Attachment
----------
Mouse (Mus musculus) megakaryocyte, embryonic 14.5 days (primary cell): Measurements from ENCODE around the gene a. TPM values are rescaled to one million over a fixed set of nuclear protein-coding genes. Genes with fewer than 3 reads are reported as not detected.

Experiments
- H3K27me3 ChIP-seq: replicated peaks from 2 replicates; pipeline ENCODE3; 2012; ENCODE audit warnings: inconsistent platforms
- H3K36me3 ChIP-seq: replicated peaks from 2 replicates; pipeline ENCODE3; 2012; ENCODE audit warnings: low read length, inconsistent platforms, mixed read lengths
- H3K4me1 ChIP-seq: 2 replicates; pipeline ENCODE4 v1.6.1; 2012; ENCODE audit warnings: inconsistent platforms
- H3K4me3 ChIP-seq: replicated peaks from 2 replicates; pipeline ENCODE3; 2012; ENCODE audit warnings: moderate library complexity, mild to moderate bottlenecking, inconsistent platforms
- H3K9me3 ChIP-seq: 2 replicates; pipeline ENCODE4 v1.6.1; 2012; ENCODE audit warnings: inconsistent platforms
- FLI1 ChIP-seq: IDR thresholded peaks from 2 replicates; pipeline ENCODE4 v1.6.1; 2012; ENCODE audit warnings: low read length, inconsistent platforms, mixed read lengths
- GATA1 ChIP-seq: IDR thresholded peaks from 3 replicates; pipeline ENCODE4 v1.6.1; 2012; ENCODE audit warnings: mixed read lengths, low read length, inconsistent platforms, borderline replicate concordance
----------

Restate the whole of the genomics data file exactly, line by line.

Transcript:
Mouse (Mus musculus) megakaryocyte, embryonic 14.5 days (primary cell): Measurements from ENCODE around the gene a. TPM values are rescaled to one million over a fixed set of nuclear protein-coding genes. Genes with fewer than 3 reads are reported as not detected.

Experiments
- H3K27me3 ChIP-seq: replicated peaks from 2 replicates; pipeline ENCODE3; 2012; ENCODE audit warnings: inconsistent platforms
- H3K36me3 ChIP-seq: replicated peaks from 2 replicates; pipeline ENCODE3; 2012; ENCODE audit warnings: low read length, inconsistent platforms, mixed read lengths
- H3K4me1 ChIP-seq: 2 replicates; pipeline ENCODE4 v1.6.1; 2012; ENCODE audit warnings: inconsistent platforms
- H3K4me3 ChIP-seq: replicated peaks from 2 replicates; pipeline ENCODE3; 2012; ENCODE audit warnings: moderate library complexity, mild to moderate bottlenecking, inconsistent platforms
- H3K9me3 ChIP-seq: 2 replicates; pipeline ENCODE4 v1.6.1; 2012; ENCODE audit warnings: inconsistent platforms
- FLI1 ChIP-seq: IDR thresholded peaks from 2 replicates; pipeline ENCODE4 v1.6.1; 2012; ENCODE audit warnings: low read length, inconsistent platforms, mixed read lengths
- GATA1 ChIP-seq: IDR thresholded peaks from 3 replicates; pipeline ENCODE4 v1.6.1; 2012; ENCODE audit warnings: mixed read lengths, low read length, inconsistent platforms, borderline replicate concordance